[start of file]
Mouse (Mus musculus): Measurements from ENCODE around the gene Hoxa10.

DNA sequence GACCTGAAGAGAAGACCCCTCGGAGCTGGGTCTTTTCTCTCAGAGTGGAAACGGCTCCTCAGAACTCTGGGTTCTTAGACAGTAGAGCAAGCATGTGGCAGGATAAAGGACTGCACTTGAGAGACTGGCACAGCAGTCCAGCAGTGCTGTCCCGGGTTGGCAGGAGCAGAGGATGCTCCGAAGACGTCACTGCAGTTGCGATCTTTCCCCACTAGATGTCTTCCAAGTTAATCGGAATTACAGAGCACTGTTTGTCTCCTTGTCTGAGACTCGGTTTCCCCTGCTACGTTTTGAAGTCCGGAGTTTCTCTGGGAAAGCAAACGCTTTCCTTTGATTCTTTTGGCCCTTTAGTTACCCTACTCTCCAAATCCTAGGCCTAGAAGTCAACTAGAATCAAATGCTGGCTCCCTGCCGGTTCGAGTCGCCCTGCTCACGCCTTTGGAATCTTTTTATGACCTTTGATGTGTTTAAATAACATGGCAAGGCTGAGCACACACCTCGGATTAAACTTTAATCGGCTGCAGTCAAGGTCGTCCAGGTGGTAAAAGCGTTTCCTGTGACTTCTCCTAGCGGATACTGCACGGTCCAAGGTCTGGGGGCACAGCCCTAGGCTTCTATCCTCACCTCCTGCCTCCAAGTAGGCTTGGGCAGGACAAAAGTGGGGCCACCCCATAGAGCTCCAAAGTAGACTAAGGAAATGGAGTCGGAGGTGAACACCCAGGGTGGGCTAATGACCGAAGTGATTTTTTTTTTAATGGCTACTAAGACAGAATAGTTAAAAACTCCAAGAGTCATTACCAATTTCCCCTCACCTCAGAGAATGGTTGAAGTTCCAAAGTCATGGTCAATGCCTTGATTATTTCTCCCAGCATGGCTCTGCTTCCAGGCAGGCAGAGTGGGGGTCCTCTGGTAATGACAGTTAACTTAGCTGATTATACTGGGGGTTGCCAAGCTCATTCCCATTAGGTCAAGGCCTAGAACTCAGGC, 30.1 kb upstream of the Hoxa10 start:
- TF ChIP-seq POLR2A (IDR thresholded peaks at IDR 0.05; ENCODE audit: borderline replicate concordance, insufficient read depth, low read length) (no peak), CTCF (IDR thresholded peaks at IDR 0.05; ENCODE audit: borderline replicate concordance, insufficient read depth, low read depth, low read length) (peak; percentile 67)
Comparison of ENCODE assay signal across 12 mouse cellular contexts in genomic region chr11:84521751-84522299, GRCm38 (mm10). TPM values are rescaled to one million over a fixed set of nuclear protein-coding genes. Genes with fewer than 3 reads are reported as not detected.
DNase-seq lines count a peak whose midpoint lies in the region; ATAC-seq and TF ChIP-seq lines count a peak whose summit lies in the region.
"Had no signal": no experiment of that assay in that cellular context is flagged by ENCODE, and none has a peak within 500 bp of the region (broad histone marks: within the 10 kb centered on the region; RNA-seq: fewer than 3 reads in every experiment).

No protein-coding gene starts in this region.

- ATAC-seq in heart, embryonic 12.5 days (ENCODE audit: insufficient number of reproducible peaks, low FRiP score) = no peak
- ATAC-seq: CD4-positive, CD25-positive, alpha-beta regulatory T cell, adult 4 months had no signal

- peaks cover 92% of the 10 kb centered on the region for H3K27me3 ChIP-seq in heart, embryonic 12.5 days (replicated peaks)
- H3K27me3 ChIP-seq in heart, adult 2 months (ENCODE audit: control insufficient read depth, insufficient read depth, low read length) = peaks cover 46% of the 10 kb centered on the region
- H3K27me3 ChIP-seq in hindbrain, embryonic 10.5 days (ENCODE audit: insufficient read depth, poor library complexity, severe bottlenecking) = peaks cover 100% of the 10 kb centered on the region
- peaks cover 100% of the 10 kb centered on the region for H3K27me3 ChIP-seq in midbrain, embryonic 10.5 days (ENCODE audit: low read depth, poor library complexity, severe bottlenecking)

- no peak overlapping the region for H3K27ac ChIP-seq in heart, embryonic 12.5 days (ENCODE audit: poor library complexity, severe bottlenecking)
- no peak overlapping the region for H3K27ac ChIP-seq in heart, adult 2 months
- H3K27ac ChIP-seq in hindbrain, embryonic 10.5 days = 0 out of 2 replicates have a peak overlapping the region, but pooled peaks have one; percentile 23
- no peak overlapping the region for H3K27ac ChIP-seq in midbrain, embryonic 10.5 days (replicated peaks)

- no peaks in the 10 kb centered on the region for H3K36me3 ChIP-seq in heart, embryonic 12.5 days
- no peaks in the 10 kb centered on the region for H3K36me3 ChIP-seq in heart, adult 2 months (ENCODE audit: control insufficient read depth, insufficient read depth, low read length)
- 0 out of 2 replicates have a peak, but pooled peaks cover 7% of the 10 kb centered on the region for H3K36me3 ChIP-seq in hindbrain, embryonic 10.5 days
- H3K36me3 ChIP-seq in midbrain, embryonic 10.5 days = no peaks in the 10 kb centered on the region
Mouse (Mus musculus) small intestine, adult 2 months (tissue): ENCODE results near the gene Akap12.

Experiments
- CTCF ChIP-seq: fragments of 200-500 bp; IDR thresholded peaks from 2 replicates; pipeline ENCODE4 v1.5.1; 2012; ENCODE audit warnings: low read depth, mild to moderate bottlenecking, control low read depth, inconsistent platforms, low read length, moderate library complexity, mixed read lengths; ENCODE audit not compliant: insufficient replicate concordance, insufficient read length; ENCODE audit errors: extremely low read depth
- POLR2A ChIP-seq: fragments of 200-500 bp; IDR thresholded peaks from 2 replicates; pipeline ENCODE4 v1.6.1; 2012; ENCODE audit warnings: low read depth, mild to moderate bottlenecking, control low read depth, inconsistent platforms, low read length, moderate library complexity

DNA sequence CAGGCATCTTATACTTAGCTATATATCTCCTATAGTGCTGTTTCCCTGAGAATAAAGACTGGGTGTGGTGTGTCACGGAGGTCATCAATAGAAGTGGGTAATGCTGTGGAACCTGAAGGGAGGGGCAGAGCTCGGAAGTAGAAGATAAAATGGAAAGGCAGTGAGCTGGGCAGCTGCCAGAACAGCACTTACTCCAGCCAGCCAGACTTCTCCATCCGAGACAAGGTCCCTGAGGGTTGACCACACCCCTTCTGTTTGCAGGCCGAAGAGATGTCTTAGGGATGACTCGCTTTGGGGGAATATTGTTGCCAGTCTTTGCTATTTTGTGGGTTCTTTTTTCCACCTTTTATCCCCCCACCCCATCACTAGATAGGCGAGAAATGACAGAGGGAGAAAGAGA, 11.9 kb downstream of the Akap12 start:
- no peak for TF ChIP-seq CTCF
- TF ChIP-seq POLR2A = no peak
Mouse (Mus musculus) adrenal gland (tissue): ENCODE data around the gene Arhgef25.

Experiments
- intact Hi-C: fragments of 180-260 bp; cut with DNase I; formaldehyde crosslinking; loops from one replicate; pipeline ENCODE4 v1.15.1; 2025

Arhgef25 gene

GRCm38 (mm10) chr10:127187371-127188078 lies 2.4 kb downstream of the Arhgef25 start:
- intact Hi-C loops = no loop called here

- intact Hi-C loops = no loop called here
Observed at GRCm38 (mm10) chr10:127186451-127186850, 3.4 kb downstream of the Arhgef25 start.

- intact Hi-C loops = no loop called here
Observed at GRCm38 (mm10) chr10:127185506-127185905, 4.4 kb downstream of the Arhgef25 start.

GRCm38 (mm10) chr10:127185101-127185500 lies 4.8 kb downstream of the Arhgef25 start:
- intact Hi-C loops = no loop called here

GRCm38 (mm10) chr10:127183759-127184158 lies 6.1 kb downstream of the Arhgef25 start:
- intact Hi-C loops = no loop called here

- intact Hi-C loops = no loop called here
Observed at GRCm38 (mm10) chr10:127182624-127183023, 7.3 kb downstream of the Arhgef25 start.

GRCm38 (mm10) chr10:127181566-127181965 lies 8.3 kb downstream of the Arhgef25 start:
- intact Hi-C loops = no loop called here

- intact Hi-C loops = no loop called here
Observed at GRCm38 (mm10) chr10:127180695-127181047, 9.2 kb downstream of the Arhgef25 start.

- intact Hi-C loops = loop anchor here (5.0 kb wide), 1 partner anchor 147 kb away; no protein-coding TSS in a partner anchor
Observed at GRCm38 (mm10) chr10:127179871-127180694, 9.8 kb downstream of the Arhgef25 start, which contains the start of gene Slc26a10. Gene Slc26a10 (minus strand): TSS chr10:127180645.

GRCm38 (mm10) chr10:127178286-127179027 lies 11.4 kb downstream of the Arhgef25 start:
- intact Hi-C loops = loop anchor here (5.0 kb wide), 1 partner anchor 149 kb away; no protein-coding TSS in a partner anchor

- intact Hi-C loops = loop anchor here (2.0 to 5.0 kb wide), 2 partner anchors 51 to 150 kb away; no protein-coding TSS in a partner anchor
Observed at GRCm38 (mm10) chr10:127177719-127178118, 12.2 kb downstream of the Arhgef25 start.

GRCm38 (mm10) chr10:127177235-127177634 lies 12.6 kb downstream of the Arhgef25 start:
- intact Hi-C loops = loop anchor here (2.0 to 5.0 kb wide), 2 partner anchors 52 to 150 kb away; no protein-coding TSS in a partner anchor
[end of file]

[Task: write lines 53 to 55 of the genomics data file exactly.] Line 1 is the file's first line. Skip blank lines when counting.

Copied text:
- intact Hi-C loops = loop anchor here (2.0 to 5.0 kb wide), 2 partner anchors 51 to 150 kb away; no protein-coding TSS in a partner anchor
Observed at GRCm38 (mm10) chr10:127177719-127178118, 12.2 kb downstream of the Arhgef25 start.

GRCm38 (mm10) chr10:127177235-127177634 lies 12.6 kb downstream of the Arhgef25 start: